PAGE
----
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Grant Details

Grant Number: 1R01CA277862-01 Interpret this number
Primary Investigator: Llanos Wilson, Adana
Organization: Columbia University Health Sciences
Project Title: Understanding the Role of Adiposity and Adipokine-Related Rna Expression in the Tumor Microenvironment on Breast Cancer Outcomes in a Racially and Ethnically Diverse Sample
Fiscal Year: 2023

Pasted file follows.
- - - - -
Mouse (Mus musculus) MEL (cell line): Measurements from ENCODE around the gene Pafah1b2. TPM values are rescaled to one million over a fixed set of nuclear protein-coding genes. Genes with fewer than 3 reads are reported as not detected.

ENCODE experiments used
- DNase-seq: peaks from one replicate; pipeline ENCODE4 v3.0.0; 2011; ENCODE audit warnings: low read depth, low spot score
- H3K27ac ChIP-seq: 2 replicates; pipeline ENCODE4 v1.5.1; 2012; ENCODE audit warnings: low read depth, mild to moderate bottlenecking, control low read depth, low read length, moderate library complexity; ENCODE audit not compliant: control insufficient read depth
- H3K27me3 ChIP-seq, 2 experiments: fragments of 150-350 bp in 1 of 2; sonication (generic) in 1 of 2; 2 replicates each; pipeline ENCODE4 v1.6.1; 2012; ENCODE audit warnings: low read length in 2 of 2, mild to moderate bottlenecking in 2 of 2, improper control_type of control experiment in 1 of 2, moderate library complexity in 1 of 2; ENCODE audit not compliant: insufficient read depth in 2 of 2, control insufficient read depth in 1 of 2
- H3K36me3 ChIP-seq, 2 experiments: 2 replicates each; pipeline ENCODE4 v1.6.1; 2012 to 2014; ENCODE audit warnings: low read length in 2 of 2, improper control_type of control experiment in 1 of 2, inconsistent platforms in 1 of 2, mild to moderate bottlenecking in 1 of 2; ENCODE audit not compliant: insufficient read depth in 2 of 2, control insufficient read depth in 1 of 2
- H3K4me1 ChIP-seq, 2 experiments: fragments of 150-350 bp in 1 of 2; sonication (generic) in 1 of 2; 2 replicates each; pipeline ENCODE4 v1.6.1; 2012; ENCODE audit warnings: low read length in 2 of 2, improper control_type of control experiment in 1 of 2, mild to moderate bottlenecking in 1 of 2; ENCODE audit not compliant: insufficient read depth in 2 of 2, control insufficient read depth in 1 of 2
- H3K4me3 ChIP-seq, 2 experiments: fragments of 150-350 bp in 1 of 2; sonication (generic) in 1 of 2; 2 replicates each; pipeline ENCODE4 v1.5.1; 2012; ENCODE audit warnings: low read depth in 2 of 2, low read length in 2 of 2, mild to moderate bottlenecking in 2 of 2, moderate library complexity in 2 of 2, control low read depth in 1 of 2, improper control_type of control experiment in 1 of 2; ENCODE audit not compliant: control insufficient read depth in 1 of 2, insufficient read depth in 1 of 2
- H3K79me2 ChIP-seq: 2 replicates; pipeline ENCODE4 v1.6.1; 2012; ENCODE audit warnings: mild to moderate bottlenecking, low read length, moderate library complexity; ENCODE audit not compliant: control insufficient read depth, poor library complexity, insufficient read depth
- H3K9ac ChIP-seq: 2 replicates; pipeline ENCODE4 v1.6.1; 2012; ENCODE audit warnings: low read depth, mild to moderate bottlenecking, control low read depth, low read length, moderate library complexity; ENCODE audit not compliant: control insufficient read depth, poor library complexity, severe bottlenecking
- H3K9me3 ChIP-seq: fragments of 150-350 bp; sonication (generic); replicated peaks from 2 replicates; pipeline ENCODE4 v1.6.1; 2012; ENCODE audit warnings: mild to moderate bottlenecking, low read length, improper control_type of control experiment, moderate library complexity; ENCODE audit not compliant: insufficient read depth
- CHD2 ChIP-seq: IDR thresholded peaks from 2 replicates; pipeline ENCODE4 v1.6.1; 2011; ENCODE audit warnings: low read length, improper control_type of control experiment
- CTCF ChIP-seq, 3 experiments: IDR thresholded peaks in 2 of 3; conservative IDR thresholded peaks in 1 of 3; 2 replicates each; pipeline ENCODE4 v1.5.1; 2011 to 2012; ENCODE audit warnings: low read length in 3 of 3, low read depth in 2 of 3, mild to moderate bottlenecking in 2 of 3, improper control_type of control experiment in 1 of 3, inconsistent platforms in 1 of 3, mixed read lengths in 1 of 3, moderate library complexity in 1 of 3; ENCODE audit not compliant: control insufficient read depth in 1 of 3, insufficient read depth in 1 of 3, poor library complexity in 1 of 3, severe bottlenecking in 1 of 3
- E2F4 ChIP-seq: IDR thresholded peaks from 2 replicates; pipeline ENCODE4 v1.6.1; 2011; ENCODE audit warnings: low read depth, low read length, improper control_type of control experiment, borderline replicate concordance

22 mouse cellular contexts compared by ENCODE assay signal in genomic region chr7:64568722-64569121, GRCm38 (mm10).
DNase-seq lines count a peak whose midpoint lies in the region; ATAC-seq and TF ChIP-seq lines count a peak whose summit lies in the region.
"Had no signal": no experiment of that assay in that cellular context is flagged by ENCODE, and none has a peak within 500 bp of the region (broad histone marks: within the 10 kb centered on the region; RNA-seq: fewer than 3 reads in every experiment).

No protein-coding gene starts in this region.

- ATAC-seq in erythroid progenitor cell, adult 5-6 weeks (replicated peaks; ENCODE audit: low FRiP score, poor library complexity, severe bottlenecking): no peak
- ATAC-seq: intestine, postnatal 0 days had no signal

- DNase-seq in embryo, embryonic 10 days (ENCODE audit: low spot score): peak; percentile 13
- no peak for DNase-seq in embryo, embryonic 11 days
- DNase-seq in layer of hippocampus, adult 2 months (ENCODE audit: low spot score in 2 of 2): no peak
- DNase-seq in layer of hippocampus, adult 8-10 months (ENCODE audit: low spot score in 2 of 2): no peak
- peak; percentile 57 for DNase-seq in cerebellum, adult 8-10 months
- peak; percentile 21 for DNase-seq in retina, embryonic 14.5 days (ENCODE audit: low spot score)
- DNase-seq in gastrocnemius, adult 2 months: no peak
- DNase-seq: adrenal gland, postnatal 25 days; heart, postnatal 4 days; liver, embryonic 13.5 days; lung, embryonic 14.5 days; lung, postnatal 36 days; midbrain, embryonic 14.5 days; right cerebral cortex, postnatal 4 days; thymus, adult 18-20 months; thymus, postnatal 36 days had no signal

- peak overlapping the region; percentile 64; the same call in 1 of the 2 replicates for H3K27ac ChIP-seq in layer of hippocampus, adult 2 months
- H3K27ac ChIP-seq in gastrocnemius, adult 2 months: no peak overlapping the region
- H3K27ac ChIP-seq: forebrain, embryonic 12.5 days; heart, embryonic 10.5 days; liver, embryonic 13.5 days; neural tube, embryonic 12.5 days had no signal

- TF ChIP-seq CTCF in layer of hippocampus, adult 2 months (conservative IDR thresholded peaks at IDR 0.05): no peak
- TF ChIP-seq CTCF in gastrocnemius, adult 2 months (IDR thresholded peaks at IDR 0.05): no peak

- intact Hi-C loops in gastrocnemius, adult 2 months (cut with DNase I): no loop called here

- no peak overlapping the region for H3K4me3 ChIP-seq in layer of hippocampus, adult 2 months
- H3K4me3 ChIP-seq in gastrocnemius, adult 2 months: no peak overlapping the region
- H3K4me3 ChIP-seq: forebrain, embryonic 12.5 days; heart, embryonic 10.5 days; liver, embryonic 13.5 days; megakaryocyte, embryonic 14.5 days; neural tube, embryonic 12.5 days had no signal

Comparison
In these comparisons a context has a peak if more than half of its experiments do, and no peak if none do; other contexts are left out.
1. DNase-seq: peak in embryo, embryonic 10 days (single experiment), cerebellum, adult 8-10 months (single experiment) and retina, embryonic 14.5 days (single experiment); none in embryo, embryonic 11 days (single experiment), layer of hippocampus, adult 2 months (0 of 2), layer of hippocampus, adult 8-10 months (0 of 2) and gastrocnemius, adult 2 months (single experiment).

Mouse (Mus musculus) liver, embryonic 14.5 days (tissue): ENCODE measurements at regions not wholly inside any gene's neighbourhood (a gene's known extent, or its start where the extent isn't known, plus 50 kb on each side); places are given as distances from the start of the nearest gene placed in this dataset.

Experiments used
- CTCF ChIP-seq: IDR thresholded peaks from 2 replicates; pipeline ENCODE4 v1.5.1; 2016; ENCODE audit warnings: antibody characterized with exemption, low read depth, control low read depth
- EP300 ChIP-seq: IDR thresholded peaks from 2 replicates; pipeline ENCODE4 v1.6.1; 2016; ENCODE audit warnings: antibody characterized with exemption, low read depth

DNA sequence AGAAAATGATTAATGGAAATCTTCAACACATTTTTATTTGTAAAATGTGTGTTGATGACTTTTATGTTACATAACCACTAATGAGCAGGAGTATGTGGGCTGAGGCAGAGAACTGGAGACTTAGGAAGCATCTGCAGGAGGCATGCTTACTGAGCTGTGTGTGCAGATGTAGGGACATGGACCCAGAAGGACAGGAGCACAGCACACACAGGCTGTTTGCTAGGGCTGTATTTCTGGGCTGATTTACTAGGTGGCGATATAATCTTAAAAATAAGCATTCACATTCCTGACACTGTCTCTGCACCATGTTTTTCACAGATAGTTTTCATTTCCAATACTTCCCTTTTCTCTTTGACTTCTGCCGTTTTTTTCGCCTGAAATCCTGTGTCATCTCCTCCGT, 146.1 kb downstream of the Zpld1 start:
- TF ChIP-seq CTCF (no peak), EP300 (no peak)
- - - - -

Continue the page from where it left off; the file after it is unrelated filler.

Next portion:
ABSTRACT The mechanisms linking adiposity with breast cancer and how variation in adipose tissue distribution contribute to inequities in breast cancer recurrence and mortality remain to be determined. Untangling the complex interactions among adiposity, race and ethnicity, and breast tumor phenotype is a first step, which requires precise adiposity measures and identification and refinement of adiposity-associated biomarkers within breast tumor tissues that can predict breast cancer outcomes. Our preliminary research has shown that the distribution of visceral adipose tissue and subcutaneous adipose tissue – assessed by computed tomography (CT) – scans differ by race and ethnicity and outperforms body mass index (BMI) in predicting cancer outcomes. Our prior research also showed that gene and protein expression of the adipokines, leptin and adiponectin, and their receptors vary in breast tumor tissues and generally, lower expression is associated with more aggressive tumor features (e.g., higher grade, larger size, hormone receptor negative status, and triple-negative subtype). Further, we found that increased body fatness measures – general obesity (BMI), body fat distribution (waist circumference, hip circumference, WHR), and body composition (fat mass index, percent body fat) – are associated with higher leptin receptor protein expression in breast tumor tissues, with evidence of effect modification by race. Building on these preliminary studies, we hypothesize that adipose tissue depots (visceral vs. subcutaneous) have differing associations with adipokine and adipokine receptor expression profiles and related gene signatures in the breast tumor microenvironment (TME). Using multiplex RNA in situ hybridization to characterize the abundance of adipokine and adipokine receptor expression in the breast TME, CT scans to assess adipose tissue distribution, and RNA-seq for transcriptomic analysis in a large, diverse cohort of 1600 women with breast cancer, we will: (1) Test whether adiposity is associated with cell type-specific RNA expression profiles of leptin, adiponectin, and their receptors in breast tumors and the adjacent breast TME; (2) Define associations between RNA expression profiles of leptin, adiponectin, and their receptors in the breast TME with tumor clinicopathology; and (3) Characterize RNA expression profiles associated with leptin, adiponectin, and their receptors in the breast TME to predict breast cancer recurrence and mortality. This study will yield novel insights on how adipose tissue distribution impacts gene expression profiles in the breast TME and new information about potential differences by race and ethnicity and tumor subtype. Such data are critical for efforts to integrate tumor markers and systemic factors into breast cancer risk and outcome prediction models, and to informing the development of precision prevention interventions and precision therapeutics for diverse breast cancer patients.



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